The Grand Prix Drivers Association (GPDA) claims to have attained full membership of the Formula 1 grid heading into the 2018 season as it looks to curb the 'growing threats' to the sport's future.

The GPDA has acted as a union for F1 drivers since being reformed in 1994, but has rarely enjoyed full support, with Lewis Hamilton and Kimi Raikkonen being two prominent figures not signed up to it in recent years.

However, chairman and ex-F1 driver Alexander Wurz has revealed the body now has unanimous support from the F1 grid heading into 2018 at a time when the sport is nearing a crossroads over its future under new owner Liberty Media.

"F1 is entering a period of evolution, change and perhaps even a degree of turmoil. They recognise they must be united and represented to face that challenge," Wurz said, as quoted by BBC Sport.

"[Drivers want to] prevent any politics or power fights from ultimately compromising on-track performance. The drivers believe unity is fundamental for the sport's success.

"We are all particularly proud that the new cars, with their faster cornering speeds, had such great effect. The drivers love them and we have seen an instant increase in viewership and followers.

"The GPDA pushed for this rule direction for the last three years. Happy drivers are F1's best sales tool."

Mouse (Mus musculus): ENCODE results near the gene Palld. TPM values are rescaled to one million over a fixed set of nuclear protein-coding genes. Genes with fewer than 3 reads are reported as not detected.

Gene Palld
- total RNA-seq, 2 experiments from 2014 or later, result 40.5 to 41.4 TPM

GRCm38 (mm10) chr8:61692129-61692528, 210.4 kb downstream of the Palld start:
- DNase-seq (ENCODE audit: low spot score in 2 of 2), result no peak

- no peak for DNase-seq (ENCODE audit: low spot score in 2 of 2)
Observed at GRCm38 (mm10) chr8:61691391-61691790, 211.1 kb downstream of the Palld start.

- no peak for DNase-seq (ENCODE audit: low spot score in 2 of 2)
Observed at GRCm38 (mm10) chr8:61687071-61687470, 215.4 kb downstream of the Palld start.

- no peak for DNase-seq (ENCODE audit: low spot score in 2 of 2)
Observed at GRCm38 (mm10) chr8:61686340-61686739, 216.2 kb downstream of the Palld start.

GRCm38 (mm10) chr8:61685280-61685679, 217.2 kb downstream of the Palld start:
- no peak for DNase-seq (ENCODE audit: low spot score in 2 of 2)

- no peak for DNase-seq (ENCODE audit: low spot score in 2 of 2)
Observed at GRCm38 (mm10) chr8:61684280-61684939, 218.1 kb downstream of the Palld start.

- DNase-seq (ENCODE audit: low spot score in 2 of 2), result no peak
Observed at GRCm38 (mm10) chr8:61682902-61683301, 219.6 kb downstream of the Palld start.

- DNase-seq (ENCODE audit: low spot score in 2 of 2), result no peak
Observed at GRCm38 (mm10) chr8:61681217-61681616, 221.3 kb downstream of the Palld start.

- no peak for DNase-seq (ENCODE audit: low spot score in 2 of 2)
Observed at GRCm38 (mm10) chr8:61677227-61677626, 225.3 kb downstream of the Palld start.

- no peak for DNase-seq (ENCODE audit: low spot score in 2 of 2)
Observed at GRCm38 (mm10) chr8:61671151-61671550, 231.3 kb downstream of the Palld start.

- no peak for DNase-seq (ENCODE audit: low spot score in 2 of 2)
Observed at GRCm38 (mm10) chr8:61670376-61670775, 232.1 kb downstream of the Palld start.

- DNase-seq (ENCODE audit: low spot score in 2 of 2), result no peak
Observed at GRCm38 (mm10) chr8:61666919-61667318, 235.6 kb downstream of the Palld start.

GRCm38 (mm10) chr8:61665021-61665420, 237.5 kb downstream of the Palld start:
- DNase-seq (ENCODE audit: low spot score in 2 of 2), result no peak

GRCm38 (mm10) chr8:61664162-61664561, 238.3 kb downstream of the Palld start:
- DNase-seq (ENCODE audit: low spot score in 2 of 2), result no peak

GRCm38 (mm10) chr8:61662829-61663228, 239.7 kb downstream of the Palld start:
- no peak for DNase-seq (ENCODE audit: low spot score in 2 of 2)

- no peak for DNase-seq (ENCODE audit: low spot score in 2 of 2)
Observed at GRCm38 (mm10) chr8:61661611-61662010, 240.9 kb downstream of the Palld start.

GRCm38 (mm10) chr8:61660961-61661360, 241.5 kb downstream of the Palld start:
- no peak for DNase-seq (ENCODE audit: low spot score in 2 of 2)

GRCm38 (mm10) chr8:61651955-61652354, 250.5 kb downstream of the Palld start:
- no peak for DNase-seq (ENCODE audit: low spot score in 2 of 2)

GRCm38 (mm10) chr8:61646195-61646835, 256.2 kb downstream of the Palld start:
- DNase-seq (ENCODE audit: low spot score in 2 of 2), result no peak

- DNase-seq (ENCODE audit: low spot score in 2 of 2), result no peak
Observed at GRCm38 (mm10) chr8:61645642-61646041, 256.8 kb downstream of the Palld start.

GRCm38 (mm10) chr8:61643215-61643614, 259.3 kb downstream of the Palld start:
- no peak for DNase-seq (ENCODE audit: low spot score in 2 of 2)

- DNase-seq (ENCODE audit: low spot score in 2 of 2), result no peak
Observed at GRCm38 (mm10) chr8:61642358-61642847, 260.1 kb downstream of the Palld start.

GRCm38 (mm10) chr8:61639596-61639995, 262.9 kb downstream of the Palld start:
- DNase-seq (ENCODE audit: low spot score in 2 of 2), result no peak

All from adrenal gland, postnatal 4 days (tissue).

Wurz stressed that F1 had to take into consideration the demands and requests of its drivers in a bid to improve the on-track product, with the understanding of a desire to make it easier to follow other cars on-track being a positive example of this in the GPDA's eyes.

"We are glad that Liberty and their technical research team followed the GPDA's suggestion from more than a year ago, where we wished for a less sensitive airflow concept of aerodynamic-related rules in order to be able to race closer. That's just one example and one of many the drivers have in mind," Wurz said.

"We don't need a seat at the table, because the drivers are in the driving seat anyhow. Besides, I would be surprised if any of the key stakeholders would invite the drivers to the F1 decision-making table.

"The GPDA demands only that the sport remains the centre of attention and we want to hold everyone in the decision-making process accountable for their actions and decisions.

"All adjustments to the sport should only be done and conducted in the best interest of the sport and not of any one individual.

"This is what unites the drivers: the sheer will to keep F1 as the pinnacle of motor racing."

However, Wurz said there was a need to be united at a time when a number of threats to F1 are emerging, as well as identifying the need to revise the sport's commercial structure as being a key target.

"We have so many, and now too many, contributing factors which dilute this simple core value, and every day the list of threats to F1 grows," Wurz said.

"Thank God the underlying product is so strong, but previous business decisions and political power battles have already scarred the sport, so it needs very careful and considerate adjustments to the sport and its rules.

"But also F1's business model cripples the sport's progress and would need readjustments."